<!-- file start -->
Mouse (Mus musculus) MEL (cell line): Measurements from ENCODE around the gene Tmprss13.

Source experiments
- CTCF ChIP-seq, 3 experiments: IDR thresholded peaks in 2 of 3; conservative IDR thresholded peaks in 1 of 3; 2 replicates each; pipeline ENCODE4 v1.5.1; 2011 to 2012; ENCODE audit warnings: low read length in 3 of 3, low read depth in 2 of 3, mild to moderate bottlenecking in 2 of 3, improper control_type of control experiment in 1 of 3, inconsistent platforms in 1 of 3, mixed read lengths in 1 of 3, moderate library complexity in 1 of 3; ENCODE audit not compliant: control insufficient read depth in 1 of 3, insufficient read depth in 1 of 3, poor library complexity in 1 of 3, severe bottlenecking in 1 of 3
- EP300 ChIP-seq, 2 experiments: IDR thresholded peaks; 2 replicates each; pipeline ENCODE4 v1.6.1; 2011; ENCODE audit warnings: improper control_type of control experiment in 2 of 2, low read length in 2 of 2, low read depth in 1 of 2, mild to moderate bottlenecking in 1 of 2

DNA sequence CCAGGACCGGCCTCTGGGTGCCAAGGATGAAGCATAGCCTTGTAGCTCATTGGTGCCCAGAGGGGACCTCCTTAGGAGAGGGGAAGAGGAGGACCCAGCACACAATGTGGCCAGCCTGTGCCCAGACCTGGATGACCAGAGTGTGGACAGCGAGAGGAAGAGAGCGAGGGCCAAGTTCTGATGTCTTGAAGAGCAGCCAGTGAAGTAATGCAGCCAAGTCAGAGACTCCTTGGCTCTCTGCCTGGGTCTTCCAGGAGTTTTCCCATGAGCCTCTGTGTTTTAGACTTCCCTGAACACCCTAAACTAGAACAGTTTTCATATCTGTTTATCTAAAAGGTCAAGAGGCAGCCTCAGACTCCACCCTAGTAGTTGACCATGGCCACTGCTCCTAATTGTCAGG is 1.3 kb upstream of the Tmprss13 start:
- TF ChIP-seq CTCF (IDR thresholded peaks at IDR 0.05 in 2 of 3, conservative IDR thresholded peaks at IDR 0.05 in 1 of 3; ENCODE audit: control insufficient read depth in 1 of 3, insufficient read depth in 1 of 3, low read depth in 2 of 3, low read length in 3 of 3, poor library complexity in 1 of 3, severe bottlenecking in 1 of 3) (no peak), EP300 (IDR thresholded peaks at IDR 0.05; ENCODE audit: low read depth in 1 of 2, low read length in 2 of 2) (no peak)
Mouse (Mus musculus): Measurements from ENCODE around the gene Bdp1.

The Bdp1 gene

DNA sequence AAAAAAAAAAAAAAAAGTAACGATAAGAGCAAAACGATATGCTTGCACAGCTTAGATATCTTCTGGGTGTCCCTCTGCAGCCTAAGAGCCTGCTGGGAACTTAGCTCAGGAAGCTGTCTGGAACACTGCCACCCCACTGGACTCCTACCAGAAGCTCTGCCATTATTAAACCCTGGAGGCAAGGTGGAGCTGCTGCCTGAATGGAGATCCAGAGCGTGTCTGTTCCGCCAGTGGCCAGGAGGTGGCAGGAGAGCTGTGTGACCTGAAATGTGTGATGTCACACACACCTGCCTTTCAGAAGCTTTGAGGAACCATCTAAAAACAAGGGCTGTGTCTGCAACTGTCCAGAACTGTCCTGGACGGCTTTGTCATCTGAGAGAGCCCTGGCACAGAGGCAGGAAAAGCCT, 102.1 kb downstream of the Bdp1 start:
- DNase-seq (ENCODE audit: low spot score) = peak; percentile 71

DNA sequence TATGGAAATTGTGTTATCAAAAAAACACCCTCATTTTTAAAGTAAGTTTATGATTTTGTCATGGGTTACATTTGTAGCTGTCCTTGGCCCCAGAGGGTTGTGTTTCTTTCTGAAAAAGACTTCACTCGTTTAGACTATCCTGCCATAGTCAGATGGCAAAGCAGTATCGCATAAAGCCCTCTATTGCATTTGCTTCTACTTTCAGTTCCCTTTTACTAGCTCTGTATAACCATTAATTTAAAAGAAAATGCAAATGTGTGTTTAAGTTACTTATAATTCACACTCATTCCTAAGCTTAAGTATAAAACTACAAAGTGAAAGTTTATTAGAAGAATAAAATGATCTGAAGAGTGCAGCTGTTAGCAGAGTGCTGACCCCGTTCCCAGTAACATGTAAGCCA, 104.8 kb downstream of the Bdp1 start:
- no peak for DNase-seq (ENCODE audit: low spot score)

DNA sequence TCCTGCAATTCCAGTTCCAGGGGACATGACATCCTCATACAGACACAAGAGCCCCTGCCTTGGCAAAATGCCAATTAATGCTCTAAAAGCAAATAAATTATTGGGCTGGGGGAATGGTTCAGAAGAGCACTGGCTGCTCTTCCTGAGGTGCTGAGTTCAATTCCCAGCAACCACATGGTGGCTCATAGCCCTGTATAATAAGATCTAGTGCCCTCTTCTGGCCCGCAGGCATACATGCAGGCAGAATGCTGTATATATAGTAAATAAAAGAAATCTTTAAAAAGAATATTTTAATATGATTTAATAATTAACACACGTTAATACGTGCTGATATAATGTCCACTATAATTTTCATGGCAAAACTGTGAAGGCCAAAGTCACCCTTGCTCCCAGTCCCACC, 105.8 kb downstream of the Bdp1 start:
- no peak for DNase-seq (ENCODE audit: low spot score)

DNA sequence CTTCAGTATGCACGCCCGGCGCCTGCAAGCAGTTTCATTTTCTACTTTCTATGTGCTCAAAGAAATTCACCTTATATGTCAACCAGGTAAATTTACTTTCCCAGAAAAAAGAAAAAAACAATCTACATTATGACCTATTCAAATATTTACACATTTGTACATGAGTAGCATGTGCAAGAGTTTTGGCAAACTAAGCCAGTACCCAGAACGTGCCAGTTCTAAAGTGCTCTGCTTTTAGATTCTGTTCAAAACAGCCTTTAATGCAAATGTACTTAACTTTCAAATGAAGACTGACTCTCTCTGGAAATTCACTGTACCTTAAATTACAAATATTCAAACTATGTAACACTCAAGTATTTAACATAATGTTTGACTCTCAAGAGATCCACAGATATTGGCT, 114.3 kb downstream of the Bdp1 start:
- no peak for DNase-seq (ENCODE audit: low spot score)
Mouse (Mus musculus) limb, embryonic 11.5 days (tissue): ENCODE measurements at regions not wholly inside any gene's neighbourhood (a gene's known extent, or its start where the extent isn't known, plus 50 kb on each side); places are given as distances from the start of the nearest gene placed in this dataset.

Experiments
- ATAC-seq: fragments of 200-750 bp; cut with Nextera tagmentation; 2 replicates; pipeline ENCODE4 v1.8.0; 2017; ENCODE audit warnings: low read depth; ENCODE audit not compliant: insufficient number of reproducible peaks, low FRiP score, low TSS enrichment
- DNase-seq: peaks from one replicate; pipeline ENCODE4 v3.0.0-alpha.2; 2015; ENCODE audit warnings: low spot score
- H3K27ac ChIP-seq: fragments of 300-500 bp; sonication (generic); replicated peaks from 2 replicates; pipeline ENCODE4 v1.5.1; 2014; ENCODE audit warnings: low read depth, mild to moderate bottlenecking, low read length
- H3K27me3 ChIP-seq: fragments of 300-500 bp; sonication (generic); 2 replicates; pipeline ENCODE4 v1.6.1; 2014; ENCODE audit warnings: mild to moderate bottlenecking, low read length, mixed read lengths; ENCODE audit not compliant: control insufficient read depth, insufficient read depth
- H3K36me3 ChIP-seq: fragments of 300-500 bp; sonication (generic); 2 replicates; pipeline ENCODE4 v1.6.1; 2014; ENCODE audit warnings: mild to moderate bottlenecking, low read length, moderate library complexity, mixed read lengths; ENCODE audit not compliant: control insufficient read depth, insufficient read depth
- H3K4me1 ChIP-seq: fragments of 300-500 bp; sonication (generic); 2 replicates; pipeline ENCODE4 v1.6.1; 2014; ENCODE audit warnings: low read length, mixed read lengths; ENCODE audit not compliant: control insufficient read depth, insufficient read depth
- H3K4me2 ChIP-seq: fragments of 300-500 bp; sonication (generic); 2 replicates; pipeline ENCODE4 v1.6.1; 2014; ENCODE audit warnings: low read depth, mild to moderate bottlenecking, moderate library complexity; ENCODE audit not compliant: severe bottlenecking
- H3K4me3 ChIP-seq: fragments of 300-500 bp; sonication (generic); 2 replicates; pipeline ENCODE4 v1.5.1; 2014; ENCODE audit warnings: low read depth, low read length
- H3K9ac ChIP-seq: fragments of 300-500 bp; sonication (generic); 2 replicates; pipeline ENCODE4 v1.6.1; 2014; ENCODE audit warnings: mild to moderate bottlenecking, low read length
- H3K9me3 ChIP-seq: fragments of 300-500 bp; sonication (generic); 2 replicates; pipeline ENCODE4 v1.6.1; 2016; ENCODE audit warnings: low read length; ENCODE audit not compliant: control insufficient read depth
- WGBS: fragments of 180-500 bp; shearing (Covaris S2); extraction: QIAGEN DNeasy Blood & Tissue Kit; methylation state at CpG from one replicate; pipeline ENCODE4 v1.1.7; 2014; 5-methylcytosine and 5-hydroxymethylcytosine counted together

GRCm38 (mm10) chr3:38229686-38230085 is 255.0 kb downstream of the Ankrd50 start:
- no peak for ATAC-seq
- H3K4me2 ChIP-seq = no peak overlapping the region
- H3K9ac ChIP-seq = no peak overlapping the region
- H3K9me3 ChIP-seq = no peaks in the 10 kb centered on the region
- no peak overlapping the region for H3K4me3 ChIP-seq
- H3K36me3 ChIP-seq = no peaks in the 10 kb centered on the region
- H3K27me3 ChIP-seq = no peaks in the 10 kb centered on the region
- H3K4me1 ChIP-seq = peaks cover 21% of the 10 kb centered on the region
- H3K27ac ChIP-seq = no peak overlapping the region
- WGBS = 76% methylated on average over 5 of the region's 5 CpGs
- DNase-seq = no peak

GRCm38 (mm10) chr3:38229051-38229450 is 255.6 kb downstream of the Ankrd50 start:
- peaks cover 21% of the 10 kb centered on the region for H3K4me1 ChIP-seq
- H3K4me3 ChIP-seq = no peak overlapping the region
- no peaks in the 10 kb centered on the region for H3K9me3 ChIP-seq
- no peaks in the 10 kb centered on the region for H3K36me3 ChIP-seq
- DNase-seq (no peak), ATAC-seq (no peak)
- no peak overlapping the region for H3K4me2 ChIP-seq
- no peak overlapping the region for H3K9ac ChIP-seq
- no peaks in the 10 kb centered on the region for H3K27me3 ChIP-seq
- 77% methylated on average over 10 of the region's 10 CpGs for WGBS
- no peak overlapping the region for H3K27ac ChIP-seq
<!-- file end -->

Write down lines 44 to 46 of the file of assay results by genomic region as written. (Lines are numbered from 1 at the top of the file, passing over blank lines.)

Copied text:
- H3K4me3 ChIP-seq = no peak overlapping the region
- no peaks in the 10 kb centered on the region for H3K9me3 ChIP-seq
- no peaks in the 10 kb centered on the region for H3K36me3 ChIP-seq